That feels great ... I've just joined SCBWI; Society of Children's Book Writers and Illustrators. I also joined the facebook page and was welcomed by quite a few authors / illustrators within minutes which made me feel really welcome. [Thank you]
Now, I know I said I was going to finish my novel, Touchstone, Consequences or whatever the working title is at the moment, but a more urgent job requires my ultimate attention for a few weeks. Having a publisher vaguely speaking to me about one of my children's stories, forced me to alter direction temporarily. Whilst I was about this, I came across SCBWI and got drawn into the colourful and interesting website, viewed illustrators images, checked out authors... I joined the society and decided to enter the children's novel writing competition with my offering for 8 - 11year olds ~ An Arthur Ransom meets Jacqueline Wilson collection for the Millennium child ~ riverside adventure meets pre-teen gang conflict, extended family issues with a bit of eco-awareness and smattering of local politics thrown in.
So, the chapter was ready to post [Chapter 1]. My synopsis was professionally saved in a file named 'Synopsis' [surprise]. My biog was also up and running. I entered my details into SCBWI online application form and paid for my membership.
THEN, I realised the last date for the competition was the very next day. NO email submissions; the rules clearly stated that. Hmmm ... all this preparation. For nothing? I wouldn't give in. I wasn't about to miss the deadline.
...So, it's 11.55pm. The night before the closing date of the competition. I am supposed to be travelling to London the following morning. I'm tired. Very tired. I'm falling asleep on my laptop. I realise my synopsis is slightly too long and boring; my biog doesn't suit the specific requirements and is also too long. I have no large envelopes ... and worse, my chapter has 446 words too many. I try to edit Chapter 1 and manage to get further than expected. In between nano-dozes, I transform the chapter into a neat 3995 words in a riduculously short amount of time. I start on the biog and wonder why. If the closing date is the next day, how am I going to get the chapter to Stanley House? Same Day Delivery? Maybe. Send my son down in a diesel fuelled vehicle? - a bit extreme. I decide to email SCBWI and ask if I could hand deliver my submission. It is now around 12.35am. I delete half of my biog. Still too long. My head jerks in that space between wakefulness and sleepfulness. The papers on my desk begin to swirl in some sort of Harry Potter snow storm. The dog barks me awake. Time for bed. I have given in.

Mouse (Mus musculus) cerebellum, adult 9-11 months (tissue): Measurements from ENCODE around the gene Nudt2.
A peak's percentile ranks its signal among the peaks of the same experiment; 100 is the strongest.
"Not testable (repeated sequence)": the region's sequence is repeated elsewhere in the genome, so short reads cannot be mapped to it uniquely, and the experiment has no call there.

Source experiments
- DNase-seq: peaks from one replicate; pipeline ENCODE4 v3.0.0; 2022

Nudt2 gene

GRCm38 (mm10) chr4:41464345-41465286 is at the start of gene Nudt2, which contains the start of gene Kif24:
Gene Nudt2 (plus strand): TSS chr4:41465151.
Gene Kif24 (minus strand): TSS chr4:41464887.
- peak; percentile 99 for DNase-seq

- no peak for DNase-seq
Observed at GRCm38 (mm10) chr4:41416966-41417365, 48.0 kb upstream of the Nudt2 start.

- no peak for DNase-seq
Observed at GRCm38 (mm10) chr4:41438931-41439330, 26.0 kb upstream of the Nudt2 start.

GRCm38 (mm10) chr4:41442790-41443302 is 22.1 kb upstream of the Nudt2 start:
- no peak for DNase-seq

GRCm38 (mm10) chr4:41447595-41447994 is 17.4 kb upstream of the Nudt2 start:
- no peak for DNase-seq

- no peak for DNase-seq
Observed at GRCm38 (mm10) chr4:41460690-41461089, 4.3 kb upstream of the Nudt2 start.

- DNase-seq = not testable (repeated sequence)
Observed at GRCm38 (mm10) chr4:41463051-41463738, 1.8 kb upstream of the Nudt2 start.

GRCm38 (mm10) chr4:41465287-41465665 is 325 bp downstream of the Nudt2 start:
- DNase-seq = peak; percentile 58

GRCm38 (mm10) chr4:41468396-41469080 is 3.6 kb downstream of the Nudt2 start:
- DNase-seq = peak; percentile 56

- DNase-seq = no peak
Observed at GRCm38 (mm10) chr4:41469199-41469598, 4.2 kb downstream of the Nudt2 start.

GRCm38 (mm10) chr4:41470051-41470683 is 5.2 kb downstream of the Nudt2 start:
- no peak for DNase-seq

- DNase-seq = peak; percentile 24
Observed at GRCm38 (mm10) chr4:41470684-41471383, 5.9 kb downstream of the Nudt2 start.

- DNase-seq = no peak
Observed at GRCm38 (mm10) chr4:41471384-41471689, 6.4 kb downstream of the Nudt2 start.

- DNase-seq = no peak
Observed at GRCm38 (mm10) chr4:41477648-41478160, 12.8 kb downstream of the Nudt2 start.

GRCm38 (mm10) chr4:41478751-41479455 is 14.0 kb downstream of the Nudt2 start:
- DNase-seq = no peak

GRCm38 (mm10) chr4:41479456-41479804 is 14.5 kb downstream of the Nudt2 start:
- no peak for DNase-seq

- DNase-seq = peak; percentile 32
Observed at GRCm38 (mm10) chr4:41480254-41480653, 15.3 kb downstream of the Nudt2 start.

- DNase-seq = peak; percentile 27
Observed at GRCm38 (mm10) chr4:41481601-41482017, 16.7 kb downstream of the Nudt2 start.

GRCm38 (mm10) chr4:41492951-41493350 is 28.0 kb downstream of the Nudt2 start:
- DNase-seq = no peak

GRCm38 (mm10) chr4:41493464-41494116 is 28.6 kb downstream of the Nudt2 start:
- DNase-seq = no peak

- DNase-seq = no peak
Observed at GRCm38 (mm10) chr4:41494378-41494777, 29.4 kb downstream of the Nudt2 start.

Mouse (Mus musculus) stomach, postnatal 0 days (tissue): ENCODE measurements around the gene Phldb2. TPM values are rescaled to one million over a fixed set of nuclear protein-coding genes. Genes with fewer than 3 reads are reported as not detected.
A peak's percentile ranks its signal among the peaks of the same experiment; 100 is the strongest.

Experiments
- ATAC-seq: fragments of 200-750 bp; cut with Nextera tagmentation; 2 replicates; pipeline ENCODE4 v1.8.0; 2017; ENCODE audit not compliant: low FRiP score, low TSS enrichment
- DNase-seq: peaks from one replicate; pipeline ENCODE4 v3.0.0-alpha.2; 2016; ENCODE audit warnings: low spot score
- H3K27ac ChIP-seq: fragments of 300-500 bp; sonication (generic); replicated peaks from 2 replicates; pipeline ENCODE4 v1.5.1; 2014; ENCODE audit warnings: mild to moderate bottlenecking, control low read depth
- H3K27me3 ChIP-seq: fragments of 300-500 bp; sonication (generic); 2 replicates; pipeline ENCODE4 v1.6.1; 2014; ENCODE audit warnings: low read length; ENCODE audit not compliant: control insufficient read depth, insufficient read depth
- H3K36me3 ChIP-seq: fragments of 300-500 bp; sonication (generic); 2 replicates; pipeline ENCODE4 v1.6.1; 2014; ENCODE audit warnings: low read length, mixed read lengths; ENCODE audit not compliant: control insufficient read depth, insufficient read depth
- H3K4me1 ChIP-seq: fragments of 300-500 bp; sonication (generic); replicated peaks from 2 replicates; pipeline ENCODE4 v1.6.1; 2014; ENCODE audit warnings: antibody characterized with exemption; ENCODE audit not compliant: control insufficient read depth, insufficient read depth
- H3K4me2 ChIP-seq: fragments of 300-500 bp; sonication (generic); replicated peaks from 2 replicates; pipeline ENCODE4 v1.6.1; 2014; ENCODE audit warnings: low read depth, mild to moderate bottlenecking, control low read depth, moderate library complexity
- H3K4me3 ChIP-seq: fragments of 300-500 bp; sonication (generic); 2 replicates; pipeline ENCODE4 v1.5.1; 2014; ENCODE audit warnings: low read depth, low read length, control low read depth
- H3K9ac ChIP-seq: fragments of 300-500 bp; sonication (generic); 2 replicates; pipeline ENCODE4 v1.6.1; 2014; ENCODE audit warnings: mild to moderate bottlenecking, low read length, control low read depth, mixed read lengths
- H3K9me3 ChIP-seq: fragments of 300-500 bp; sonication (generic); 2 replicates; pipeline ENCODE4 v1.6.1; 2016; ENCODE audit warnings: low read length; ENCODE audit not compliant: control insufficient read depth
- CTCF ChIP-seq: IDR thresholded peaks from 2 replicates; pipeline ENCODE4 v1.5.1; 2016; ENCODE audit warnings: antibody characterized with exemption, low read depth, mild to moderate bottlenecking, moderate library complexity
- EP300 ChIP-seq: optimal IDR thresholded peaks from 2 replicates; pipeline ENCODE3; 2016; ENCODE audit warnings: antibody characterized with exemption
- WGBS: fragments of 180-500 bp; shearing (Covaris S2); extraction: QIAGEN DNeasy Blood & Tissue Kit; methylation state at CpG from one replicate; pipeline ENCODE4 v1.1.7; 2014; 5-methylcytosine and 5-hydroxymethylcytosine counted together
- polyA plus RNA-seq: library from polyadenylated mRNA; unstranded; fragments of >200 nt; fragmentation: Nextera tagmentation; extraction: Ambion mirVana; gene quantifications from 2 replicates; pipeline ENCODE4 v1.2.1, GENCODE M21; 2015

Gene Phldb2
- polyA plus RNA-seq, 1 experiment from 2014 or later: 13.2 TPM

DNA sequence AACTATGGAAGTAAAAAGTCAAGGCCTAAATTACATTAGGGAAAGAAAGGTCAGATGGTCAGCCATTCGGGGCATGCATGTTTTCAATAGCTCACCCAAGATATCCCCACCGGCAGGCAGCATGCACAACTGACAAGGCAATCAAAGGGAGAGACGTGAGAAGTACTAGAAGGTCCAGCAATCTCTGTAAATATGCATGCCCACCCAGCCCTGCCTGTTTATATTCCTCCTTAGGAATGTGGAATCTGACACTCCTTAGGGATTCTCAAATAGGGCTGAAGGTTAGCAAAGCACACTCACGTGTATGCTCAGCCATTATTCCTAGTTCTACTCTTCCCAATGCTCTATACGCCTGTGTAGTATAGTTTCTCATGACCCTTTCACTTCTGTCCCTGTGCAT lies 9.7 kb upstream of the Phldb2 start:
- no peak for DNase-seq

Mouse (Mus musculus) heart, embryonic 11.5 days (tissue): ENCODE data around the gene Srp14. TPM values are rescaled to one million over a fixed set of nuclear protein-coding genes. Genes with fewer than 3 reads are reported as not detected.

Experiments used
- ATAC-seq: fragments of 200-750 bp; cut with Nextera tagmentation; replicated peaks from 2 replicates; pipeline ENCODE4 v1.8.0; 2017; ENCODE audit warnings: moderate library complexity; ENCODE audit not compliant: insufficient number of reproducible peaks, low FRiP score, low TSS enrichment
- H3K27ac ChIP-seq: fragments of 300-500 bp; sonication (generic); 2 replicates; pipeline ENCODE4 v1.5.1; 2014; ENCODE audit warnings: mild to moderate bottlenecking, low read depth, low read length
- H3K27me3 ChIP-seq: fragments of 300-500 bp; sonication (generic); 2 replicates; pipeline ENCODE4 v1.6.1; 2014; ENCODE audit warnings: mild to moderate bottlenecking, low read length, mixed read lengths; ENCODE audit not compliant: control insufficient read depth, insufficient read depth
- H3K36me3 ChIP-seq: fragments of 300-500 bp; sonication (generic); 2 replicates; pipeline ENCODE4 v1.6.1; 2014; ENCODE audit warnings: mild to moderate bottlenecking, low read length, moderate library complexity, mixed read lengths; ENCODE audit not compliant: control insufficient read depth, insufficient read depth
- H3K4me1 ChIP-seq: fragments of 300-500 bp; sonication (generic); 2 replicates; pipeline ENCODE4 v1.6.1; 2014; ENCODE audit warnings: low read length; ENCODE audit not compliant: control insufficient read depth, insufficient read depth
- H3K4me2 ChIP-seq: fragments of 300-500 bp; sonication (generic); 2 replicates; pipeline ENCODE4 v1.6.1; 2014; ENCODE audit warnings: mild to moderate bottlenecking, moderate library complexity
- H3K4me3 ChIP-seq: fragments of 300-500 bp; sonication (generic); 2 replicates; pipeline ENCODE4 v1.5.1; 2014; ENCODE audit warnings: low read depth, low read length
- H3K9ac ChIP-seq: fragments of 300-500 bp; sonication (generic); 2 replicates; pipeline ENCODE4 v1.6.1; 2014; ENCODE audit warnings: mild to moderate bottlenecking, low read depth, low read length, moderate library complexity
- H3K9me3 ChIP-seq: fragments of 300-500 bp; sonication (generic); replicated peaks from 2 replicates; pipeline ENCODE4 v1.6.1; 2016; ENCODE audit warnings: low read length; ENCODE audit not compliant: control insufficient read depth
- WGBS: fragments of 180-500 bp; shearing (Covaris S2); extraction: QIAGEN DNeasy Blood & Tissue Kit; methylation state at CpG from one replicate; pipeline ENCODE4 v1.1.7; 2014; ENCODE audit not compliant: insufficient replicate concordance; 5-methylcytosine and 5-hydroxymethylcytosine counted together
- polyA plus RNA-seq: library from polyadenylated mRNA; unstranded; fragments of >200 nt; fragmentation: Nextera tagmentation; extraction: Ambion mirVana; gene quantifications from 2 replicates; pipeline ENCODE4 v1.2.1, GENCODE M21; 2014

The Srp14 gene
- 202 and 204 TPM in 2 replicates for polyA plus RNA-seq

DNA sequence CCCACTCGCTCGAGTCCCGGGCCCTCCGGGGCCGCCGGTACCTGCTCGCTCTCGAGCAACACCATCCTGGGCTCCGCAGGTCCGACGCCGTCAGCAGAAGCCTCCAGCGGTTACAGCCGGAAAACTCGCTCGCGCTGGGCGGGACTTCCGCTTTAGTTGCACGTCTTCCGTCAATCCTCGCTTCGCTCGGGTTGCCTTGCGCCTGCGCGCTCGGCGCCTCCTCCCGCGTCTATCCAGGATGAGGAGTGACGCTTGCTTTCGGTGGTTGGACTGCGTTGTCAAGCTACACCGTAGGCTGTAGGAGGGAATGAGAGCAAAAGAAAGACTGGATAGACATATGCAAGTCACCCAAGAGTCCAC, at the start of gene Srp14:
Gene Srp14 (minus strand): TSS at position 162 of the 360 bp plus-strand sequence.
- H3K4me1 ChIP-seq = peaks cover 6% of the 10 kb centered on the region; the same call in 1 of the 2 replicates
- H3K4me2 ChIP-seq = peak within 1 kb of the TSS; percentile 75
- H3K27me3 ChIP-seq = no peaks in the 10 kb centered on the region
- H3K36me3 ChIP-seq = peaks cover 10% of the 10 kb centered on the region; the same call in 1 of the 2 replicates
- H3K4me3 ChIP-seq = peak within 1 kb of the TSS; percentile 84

Have I given in? Of course not. I decide to sleep as deeply as possible [see www.daughtersindistress.blogspot.com for restless sleep] ~ that is, after I have worked out a way to deliver my submission. I plan to rise early and attend to all the outstanding structure, editing, applicaiton form, purchasing of envelope and sticking of stamps. Sticking of stamps? Where did I get that idea from? Wouldn't I be waiting for confirmation to allow me to hand deliver this infamous package?
Car to Station. Train to Euston. Tube to ... I had no address. My laptop had crashed. I hadn't been able to print my application form. I hadn't been able to print my membership payment receipt confirmation. I now had to email my son to print all that I needed - which involved getting one of my sons out of bed before 9am. [Hmmm - that was going to cost]. And then I remembered ... falling asleep the previous evening ... that Chapter 2 might be a better option; more interesting, dramatic, exciting ... Chapter 2 was also made up of approximately 4479 words. So I set to work, reducing the chapter to 3994 words and my patience to zero. I checked the font type and size, collected all the necessary documents together, pasted sticky labels over an old envelope, previously addressed to me and fled for the train.
On Tuesday, hot, sticky and a tad panicky, I posted my envelope through a large letter box, somewhere in the vicinity of Kings Cross Station and hoped someone would notice it propped awkwardly against the glass wall and put it with all the other submissions [so it wouldn't be lonely of course].
If nothing else, the thing I learned from this operation was something about editing ... Be Ruthless At All Times. I felt the pace of the two chapters was quicker, smoother and cleaner, once all the unnecessary stuff had been removed.